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tv news: is hannibal too gay for NBC?

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Anybody keeping up on pop culture news has most likely heard that NBC has cancelled Bryan Fuller’s operatic adaptation of Thomas Harris’ Hannibal series. The series’ third season returned to the aforementioned network on June fourth, to 2.57 million viewers, and saw just 1.6 million the next week’s episode, which aired during an NBA final. With both seasons one and two seeing just under 2 million viewers at its lows and only just over 4 million at it’s highs, the ratings for season three can hardly be surprising or even disappointing to NBC, who apparently kept the show going because the licensing rights were inexpensive. Nonetheless, the network that ‘kept [Hannibal] on the air for three seasons despite Cancellation Bear Chow ratings and images that would have shredded the eyeballs of lesser Standards & Practices enforcers’ according to Fuller, has decided that it’s finally time to axe the show.

The series’ executive producer, Martha De Laurentiis, tweeted after the announcement “#Hannibal was always in danger of cancellation due to subject matter,” referring to the ongoing series of murders committed by the show’s titular cannibal. However the subject matter in question seems comparatively tame in season three as opposed to the previous seasons. Fans and critics alike expressed the desensitising effect the show was having on them in their reviews of the eighth episode of season two, Su-zakana. As critic Mark Rozeman wrote, this is “an episode where bodies are sewn inside a dead horse and my initial reaction is, “Okay, they’re slowing it down a bit this week.” This episode, where a Turducken-like creation was made out of a bird sewn into a woman, sewn into a horse, and later someone is sewn inside a horse, rips open the stitches from the inside and crawls out of the horse, aired on the network a whole three weeks before the series was renewed for a third season.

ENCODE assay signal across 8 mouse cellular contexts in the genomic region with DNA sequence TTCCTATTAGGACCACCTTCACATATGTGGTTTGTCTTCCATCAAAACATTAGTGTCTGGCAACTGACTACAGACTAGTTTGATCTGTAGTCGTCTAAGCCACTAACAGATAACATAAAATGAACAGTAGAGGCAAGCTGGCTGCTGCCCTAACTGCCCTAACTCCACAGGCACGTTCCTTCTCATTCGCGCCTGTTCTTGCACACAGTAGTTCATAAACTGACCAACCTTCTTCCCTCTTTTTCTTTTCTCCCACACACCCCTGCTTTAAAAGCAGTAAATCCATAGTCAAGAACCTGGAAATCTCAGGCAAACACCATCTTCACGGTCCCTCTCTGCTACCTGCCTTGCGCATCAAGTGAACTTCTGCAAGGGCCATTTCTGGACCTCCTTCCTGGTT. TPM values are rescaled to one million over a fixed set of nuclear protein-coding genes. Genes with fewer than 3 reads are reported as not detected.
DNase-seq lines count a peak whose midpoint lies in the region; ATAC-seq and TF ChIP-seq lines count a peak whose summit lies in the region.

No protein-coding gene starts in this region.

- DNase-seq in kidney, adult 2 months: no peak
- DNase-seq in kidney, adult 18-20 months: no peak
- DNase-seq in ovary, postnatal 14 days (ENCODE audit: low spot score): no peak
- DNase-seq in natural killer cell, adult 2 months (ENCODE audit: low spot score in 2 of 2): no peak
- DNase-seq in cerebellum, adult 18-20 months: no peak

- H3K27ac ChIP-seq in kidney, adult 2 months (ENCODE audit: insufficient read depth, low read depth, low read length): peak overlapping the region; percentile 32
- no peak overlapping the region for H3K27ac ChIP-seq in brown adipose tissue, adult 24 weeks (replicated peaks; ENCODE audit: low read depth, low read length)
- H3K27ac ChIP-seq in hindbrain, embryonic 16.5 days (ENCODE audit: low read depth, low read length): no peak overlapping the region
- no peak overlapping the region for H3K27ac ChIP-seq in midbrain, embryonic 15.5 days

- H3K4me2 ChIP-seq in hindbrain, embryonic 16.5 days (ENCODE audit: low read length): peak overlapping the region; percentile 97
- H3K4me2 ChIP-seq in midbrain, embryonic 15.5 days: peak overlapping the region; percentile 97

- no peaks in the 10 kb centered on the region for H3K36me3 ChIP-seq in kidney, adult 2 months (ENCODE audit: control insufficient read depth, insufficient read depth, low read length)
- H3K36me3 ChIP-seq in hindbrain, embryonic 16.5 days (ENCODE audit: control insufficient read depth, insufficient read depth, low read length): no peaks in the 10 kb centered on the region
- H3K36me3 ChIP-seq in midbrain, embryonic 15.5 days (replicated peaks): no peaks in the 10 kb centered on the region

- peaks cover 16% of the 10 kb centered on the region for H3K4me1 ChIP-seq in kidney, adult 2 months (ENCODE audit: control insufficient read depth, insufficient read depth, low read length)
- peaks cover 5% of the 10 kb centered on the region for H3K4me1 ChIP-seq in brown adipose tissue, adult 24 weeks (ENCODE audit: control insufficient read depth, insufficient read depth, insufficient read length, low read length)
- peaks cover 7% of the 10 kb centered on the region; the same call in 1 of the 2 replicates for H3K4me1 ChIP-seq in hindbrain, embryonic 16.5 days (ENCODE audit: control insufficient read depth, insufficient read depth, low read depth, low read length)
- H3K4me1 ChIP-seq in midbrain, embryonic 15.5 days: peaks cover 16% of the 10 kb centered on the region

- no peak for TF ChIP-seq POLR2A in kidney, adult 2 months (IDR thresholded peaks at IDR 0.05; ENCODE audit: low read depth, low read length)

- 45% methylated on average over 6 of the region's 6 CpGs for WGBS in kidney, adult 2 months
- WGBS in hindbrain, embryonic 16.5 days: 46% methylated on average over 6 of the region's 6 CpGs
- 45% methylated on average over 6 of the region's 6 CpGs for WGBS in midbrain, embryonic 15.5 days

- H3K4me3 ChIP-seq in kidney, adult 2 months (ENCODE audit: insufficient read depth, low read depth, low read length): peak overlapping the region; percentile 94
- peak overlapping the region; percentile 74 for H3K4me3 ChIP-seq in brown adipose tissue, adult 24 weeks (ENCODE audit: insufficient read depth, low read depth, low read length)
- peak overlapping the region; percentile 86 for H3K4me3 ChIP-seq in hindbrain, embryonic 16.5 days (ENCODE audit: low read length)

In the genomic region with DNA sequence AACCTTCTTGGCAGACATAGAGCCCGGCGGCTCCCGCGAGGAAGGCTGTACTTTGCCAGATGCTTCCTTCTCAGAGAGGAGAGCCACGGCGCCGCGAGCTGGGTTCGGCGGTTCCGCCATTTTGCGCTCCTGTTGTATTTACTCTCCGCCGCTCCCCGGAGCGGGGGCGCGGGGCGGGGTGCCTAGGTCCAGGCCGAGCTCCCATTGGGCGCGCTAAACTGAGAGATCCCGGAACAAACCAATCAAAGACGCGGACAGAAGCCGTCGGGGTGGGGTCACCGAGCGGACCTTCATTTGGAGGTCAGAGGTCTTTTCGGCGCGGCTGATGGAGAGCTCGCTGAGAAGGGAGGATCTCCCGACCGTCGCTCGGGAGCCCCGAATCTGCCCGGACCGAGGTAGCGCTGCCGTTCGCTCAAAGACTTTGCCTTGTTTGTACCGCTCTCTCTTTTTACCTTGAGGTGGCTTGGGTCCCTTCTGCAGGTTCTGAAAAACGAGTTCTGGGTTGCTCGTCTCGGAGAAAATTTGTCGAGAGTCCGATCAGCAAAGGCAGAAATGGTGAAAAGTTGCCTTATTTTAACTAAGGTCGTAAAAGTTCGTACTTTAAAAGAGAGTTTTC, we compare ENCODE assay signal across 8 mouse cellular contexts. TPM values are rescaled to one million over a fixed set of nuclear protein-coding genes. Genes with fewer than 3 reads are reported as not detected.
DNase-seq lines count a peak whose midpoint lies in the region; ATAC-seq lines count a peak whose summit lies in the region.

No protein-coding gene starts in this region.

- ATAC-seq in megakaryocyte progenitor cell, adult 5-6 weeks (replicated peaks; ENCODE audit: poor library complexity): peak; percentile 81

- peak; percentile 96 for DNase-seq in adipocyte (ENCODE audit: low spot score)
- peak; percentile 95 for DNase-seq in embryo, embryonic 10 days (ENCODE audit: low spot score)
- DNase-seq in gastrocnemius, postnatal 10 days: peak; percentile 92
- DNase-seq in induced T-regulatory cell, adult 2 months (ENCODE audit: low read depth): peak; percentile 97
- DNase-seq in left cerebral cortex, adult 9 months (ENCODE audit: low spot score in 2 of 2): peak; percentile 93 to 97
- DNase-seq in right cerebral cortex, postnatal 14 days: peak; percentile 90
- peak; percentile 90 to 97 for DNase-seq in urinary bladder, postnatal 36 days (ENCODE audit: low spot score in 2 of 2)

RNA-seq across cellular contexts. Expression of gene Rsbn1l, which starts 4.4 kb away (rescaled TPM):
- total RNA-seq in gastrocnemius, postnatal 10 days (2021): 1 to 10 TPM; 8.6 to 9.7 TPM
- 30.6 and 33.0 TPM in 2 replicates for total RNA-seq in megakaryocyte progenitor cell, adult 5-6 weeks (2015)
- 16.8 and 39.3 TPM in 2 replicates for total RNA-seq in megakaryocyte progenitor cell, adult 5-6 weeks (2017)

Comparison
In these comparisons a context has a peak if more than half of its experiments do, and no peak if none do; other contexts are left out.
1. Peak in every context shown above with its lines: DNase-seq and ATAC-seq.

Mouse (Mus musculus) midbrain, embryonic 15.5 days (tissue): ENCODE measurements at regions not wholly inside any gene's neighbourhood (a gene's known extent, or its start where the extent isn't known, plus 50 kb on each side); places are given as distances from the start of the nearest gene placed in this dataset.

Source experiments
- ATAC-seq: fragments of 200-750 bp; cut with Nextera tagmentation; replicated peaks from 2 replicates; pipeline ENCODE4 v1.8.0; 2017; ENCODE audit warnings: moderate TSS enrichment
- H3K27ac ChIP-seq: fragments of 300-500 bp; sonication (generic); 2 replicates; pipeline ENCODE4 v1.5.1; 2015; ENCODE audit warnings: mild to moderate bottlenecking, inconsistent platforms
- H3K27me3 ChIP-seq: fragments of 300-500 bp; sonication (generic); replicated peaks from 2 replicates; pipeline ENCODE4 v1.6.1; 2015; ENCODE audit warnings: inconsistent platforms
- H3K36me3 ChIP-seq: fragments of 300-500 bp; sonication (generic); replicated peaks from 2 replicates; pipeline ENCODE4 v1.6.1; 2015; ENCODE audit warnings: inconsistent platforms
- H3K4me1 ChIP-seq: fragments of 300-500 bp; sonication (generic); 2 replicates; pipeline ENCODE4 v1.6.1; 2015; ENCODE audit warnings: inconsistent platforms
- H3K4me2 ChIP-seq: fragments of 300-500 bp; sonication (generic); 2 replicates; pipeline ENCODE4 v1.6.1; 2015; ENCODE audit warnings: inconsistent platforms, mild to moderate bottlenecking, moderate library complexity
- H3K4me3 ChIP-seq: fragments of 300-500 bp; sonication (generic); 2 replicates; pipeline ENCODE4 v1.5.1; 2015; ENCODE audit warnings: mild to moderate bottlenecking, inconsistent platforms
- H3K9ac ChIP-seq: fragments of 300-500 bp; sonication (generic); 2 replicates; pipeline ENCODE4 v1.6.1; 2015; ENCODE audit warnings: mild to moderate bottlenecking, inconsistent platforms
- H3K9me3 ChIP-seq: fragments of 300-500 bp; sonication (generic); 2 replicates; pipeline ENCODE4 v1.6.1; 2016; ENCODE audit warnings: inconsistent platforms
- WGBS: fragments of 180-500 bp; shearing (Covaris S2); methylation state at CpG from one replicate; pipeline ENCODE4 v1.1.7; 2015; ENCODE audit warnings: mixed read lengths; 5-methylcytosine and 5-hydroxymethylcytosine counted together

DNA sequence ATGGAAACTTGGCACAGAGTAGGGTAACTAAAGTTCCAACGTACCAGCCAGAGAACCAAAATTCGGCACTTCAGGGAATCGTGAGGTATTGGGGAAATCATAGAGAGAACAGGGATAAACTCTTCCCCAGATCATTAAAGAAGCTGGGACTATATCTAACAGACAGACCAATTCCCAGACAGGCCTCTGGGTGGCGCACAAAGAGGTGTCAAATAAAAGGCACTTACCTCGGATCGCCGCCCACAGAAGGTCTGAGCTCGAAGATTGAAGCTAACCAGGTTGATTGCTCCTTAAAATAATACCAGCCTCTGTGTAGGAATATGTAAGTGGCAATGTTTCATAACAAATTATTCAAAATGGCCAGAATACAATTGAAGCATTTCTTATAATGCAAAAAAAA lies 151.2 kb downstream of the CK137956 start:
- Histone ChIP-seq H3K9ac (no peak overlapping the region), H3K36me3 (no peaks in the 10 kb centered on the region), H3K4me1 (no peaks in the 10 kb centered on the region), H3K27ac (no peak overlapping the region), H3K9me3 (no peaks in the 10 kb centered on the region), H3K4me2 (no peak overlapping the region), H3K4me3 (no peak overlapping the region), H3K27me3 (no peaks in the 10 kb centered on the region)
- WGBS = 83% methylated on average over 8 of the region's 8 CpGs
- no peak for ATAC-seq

So I found myself wondering, why would NBC choose now to pull the plug on the series, when the ratings show no significant drop and the content is no more violent than usual? What’s changed in season three? The answer: Hannibal’s relationship with his former patient, Will.

Hannibal and Will always had an intense relationship. When Will is brought in to work for the FBI in season one, Hannibal is hired as Will’s psychiatrist, to ensure Will isn’t getting in too deep with his profiling of the heinous serial killer, The Chesapeke Ripper. As the series moved forward, Hannibal took great pleasure in melding Will’s mind like silly putty, and as Will became aware of this, he flipped the tables. All the while the two became surrogate fathers to the orphan of another cannibal killer, and created the kind of messed up family that only Bryan Fuller could imagine. However, it is only in this season that the relationship has gone from implicit sexual tension and double entendres to full blown, explicit declarations of love in the only way a psychopath knows how: moulding a human corpse “Valentine,” or leaving a literal “broken heart” for his would-be partner to find.